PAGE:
As you can see, I’ve use Infitivo Pessoal in both the first and second sentences. The answers given both use P de C though. It seems to be an error. Both would be right if you chucked a “que” into the original sentences. Worse, the second one is in third person plural instead of second person singular. I checked with two actual Portuguese people to confirm I was right before dashing to social media to brag shamelessly though.
Para praticar a gramática de B2 PT-PT (tempos verbais conjuntivos e situações que são *quase* conjuntivas com asterisco)
Acho que este livro é o melhor do Kurt Vonnegut *
Não acho que exista um livro melhor dele.
Há quem digam que “Bluebeard” é melhor mas são loucos.
Quer concordes quer não, é um dos melhores livros americanos desde sempre.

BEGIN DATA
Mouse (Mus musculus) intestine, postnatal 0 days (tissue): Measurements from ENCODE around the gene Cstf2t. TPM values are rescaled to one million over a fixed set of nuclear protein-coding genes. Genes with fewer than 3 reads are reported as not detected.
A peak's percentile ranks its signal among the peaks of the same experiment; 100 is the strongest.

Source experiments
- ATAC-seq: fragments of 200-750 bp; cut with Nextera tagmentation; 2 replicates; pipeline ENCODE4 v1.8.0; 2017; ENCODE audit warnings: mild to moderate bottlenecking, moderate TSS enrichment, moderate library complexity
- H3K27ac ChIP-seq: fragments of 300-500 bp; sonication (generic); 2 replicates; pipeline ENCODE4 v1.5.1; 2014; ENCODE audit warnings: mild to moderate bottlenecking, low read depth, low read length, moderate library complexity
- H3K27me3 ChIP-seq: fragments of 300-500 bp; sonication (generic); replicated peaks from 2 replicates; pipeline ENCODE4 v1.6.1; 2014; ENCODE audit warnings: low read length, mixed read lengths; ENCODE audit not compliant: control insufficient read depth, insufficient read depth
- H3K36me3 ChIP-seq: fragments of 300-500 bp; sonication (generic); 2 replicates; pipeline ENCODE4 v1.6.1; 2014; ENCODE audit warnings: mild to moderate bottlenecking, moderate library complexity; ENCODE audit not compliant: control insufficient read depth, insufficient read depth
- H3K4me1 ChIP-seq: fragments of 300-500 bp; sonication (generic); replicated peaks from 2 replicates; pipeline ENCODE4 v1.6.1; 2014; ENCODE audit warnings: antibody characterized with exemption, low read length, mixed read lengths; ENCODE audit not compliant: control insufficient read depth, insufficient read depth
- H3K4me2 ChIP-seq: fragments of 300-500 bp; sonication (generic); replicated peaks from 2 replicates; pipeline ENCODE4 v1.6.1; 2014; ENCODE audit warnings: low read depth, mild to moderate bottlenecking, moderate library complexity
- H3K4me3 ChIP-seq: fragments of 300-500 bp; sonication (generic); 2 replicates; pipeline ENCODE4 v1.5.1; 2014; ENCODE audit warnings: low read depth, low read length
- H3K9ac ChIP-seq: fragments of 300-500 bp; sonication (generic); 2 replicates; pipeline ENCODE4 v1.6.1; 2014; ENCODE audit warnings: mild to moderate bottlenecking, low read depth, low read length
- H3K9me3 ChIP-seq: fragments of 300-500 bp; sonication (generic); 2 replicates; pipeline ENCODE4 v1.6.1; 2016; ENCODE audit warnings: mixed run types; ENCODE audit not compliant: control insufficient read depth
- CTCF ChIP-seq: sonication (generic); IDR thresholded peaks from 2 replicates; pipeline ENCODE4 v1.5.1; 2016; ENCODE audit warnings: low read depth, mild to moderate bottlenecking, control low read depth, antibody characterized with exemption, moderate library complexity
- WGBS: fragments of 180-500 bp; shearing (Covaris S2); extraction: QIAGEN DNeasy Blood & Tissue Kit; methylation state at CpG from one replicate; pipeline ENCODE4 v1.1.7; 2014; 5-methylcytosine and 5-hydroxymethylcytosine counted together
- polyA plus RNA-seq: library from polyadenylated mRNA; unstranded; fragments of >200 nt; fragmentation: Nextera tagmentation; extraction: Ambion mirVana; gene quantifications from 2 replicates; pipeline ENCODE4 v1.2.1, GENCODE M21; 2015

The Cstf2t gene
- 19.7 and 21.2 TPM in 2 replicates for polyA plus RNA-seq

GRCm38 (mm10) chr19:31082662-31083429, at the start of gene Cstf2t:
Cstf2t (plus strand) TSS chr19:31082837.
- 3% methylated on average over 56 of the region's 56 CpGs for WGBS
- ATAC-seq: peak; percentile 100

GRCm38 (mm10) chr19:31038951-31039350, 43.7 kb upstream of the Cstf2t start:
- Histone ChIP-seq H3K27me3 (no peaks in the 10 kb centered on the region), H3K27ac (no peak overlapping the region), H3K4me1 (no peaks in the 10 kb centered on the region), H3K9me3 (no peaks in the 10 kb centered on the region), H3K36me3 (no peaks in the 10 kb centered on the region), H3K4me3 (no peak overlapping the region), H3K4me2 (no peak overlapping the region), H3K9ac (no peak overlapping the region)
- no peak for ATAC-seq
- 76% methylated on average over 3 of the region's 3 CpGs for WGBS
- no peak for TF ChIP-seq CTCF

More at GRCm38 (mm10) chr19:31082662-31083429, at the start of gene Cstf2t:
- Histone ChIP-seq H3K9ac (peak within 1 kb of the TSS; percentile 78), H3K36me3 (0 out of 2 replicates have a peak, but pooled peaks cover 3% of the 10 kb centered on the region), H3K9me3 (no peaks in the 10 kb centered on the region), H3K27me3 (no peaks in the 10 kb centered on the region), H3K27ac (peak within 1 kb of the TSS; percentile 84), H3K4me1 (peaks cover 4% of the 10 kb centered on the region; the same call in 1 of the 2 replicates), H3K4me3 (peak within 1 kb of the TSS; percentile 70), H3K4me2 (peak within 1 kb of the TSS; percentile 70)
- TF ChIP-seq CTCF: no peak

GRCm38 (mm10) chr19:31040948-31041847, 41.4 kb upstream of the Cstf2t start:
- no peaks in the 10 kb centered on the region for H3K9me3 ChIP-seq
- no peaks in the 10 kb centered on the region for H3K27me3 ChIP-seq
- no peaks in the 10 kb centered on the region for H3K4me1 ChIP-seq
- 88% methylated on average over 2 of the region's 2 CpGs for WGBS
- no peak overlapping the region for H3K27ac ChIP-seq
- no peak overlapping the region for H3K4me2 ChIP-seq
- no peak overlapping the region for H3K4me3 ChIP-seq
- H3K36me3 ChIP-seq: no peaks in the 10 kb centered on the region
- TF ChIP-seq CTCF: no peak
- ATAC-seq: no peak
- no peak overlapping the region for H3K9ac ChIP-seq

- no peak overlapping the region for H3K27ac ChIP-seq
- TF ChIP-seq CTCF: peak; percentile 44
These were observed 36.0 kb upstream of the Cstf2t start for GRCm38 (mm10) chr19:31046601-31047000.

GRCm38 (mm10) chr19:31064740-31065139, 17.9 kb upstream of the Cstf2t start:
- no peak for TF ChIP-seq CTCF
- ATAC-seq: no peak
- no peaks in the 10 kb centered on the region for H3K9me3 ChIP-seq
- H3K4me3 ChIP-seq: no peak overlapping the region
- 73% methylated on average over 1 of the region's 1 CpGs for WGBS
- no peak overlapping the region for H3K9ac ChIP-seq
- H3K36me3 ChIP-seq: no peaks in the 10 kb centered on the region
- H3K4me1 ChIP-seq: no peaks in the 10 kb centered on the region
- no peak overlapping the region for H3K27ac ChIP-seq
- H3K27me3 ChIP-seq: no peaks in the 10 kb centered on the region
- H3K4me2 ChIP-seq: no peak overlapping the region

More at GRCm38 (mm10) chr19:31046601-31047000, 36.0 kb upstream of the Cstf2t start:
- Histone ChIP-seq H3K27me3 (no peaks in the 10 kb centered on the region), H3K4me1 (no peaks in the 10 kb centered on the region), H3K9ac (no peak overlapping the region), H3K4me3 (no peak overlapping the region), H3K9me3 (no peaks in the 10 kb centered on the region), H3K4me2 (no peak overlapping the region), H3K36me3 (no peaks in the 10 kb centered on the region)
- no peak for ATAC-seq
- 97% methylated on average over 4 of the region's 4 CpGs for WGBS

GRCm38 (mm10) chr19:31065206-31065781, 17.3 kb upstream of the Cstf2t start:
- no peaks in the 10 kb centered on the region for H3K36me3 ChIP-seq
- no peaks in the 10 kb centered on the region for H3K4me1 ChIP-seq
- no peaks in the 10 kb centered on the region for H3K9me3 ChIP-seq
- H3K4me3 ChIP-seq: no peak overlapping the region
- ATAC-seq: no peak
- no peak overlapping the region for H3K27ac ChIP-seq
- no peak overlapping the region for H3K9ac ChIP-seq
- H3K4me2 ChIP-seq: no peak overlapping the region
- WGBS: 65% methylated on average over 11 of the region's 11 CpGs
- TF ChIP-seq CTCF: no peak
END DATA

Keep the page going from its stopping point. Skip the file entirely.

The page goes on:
É possível que seja considerado um clássico
É curto e portanto é possível lê-lo num dia. *
Oxalá que não o escritor não morresse.
Os Tralfamadoreans levaram o Billy a uma jardim zoológico que fica no seu planeta.
O Billy tinha visitado o jardim zoológico de Ilium que fica no seu próprio planeta. *
Colocaram o Billy numa gaiola com a Montana e disseram-lhes “façam o que fizerem, não não conseguirão fugir”
“Vocês são prisioneiros mas aqui na gaiola podem fazer o que quiserem”
Trataram o Billy e a Montana como se fossem animais de estimação.
Se pudessem fugir, teriam fugido.
Uma guarda avisou-os: “sugiro que não se preocupem porque podemos ver o passado e o futuro, e sabemos que nunca termina. Este momento é, foi, e será para a eternidade”
Billy pensou “Logo que volte à minha terra, vou buscar a minha mulher. Mas tenho dúvidas que veja a minha terra mais uma vez”
“Estou desligado no tempo” disse Billy “Faço viagens ao passado e ao futuro. E sempre que regressar à destruição do Dresden vou ouvir as canções dos pássaros”
O Billy está a fazer o seu discurso, ao fim de que seja atirado por o seu inimigo.
Sabe que isto acontecerá mas também sabem que não é possível evitá-lo *